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Sunday, October 17, 2021

Jungle Nights: Episode 1


Tags : Sariska Tiger Reserve | Safari | Wildlife rescuers | |

Sshhsshhhhh!” Silence, as thick as the heat of the night settled in as we followed in single file. Runner soled shoes walked along silently ahead of and behind me. But I walked with my eyes peeled to the ground for my feet clad in sandals were vulnerable to the attentions of the. Saw-scaled viper. “Hemotoxic venom... If it bites your feet, the pain would be so bad you’d want to hack your foot off... But worse than that is the hideous disfigurement and you will definitely lose more than a half your toes..”, Mithun had said,  “so remember to follow in my footsteps... Literally”

Ten of us picked our way along the brambles, streams and loose rock, each foot competing with nineteen others to see which would fall the lightest. I was with a group of wildlife enthusiasts who dedicated a fair share of their days to rescue wild animals that stray into human habitation. Like scalps hanging from the belt of a brave, these lads would trade tales of rescues with a hint of pride mixed with the satisfaction that only saving lives can bring. We were out hunting by the light of a full moon… hunting for a glimpse of a predator.

I had spent a long hot May afternoon looking for signs of life in the Sariska Tiger Reserve and as expected, I didn’t see too much. It was just too hot for anything to be about. Which is why common sense begs the question… why would the forest department insist on safari  jeeps entering the park before four and exiting before six even in the white heat of summer? Anyway, what’s the point in charging at windmills, and so I set off on a foot safari with the wildlife rescuers I met in a canteen in the forest department’s office.  Mithun Sharma, one of the lieutenants of the group joined me in my car, regaling me with his adventures with pythons, crocodiles and hyenas, as we headed off for a rivulet about 25 kilometres away that they said was famous for muggers, marsh crocodiles. Suddenly, the quiet group grew even quieter as our leader, a wildlifer and an old acquaintance, Chinmaya Macmaseey, raised his hand and strained to catch a sound. And then he pointed in the direction of a large body of still water…  and then we all heard it. It sounded like a cricket’s drumming mixed with a frog’s croak..  “remember this sound… it is the sound of new life… baby crocodiles!”, whispered Mithun with a smile.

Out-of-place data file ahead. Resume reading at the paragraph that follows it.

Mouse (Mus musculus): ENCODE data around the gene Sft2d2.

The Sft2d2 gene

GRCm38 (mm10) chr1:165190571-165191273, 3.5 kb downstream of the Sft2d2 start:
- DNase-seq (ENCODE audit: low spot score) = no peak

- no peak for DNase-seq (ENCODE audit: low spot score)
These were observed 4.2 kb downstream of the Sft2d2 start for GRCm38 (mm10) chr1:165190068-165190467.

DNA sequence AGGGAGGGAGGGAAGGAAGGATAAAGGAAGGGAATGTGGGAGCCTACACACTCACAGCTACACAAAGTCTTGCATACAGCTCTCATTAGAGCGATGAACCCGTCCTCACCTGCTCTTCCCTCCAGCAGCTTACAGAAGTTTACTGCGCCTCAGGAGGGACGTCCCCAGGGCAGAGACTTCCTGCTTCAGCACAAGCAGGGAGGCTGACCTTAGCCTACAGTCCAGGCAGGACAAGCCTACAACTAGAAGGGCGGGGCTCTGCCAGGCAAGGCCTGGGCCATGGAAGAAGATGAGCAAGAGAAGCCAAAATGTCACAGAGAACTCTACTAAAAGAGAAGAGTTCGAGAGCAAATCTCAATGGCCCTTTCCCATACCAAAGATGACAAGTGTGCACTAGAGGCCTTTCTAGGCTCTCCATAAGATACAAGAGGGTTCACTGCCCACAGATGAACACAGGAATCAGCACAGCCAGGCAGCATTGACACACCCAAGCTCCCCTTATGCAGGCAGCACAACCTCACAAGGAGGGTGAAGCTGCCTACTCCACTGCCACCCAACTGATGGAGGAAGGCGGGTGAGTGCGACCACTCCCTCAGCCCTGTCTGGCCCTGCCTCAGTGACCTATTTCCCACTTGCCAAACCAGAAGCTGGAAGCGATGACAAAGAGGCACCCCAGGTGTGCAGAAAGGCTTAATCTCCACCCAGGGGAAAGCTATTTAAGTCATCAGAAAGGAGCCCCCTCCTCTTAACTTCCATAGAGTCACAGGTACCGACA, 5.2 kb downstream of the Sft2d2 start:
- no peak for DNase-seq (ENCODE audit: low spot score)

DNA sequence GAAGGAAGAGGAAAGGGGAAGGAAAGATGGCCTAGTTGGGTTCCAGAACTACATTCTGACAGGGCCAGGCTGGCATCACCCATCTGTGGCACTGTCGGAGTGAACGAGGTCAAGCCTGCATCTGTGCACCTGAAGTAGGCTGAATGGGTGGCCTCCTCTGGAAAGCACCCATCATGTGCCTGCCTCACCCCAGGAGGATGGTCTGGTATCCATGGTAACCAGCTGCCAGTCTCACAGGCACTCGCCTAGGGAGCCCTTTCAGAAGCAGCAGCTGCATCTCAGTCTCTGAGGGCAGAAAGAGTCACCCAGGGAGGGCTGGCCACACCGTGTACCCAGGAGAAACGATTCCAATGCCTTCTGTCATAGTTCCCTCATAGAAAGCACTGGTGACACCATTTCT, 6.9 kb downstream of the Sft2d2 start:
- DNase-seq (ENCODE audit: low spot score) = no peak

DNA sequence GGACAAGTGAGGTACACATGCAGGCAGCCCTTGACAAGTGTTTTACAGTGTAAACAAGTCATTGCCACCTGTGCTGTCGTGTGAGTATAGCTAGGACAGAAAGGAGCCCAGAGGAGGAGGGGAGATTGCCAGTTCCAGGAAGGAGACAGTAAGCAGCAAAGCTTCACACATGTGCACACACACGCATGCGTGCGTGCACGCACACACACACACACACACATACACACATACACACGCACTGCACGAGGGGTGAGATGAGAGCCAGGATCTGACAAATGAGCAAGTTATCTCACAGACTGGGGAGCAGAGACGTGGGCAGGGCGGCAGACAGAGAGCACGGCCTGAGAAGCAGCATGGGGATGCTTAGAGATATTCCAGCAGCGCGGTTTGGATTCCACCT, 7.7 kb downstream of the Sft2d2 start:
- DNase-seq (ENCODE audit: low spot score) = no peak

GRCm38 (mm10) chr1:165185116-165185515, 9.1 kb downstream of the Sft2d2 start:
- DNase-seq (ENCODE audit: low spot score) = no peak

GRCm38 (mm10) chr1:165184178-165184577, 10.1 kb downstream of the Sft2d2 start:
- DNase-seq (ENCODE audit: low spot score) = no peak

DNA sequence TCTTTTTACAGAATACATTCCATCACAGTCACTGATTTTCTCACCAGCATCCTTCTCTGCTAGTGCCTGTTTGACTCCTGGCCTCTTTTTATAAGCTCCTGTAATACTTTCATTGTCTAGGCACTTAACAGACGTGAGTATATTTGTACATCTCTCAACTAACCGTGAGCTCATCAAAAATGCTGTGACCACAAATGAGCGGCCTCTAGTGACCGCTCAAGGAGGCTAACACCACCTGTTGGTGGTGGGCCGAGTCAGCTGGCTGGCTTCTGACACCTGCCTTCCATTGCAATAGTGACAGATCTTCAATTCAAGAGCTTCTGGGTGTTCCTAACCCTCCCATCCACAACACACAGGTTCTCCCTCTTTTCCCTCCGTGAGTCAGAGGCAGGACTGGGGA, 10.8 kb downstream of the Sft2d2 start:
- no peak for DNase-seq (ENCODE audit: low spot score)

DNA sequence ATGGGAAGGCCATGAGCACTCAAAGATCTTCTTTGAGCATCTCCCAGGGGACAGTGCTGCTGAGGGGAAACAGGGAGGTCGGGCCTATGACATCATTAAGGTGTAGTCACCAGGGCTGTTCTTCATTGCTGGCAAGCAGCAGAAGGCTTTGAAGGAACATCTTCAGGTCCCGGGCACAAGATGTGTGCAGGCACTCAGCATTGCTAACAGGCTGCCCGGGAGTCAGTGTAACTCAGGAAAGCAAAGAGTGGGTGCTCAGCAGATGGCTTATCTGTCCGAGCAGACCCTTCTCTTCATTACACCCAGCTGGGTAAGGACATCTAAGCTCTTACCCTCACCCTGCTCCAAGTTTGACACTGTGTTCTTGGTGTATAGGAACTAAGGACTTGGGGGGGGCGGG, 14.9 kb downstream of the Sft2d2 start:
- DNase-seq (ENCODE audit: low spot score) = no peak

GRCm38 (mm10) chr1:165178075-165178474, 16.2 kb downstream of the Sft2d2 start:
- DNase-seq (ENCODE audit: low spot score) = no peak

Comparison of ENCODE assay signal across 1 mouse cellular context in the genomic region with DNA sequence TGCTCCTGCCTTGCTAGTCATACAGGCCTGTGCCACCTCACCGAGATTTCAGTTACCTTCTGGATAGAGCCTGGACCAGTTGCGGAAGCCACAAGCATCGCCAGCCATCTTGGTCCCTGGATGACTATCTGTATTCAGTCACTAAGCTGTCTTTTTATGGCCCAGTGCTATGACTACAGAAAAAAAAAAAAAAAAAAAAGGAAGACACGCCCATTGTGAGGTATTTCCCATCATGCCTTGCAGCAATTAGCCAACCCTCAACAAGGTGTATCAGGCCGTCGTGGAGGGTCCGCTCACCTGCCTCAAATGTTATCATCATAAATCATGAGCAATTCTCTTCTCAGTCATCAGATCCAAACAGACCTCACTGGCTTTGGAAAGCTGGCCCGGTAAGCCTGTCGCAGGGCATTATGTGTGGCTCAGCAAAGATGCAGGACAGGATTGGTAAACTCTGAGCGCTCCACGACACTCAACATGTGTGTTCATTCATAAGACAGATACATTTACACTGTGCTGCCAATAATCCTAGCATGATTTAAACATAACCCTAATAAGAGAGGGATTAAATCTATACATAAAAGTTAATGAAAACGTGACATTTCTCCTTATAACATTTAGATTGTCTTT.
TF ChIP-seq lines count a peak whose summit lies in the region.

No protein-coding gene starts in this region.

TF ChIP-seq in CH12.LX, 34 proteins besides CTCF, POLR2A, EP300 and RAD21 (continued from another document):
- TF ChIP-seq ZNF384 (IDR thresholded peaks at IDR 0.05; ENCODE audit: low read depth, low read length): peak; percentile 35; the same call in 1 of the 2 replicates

The croaks seemed to have stirred something deep within. We stood there listening for a fair while, trying to figure out how many of them there might be and then, as if on a silent command, five flashlights came out in unison.  Powerful beams chased the sound and little halos lit up the lake. On cue, like new stars on the night sky, bright orange dots twinkled back at us from the surface of the lake… crocs. Excited, we all shuffled forward for a better look and tried to gauge the size of the reptiles from the gap between the eyes.  “That one’s about nine feet at least” said one.  “Sub-adult, six feet long I think”, said another. “That’s a big one…not an inch less than 12 feet”, said Chinmaya, pointing his flashlight at a pair of eyes gliding towards us. We moved back a few respectful feet and the eyes slowed to a stop. A slow restrained collective sigh escaped from our lips. Our hearts too slowed down with our breaths and that’s when Chinmaya said “I smell something…” He sniffed around like a hound on a hunt and Mithun followed… My nostrils were still full of the smell of slow water, algae and fish. I could see little fish fry wriggling between the beams of light. I switched off the light and tried to focus my energies on the odours  floating around me. My senses dulled by smoke-filled cities seemed to be letting me down.